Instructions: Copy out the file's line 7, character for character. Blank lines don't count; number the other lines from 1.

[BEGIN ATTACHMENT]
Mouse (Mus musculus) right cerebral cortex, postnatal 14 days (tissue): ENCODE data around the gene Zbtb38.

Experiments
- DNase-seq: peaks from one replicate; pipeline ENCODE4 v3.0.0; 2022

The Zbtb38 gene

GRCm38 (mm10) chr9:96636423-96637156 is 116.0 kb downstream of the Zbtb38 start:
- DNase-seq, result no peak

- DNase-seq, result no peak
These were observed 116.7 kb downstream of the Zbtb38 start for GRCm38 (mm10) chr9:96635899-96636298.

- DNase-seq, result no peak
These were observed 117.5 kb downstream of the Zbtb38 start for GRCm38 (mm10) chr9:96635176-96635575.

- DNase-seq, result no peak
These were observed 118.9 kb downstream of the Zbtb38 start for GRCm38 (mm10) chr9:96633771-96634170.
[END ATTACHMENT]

- DNase-seq, result no peak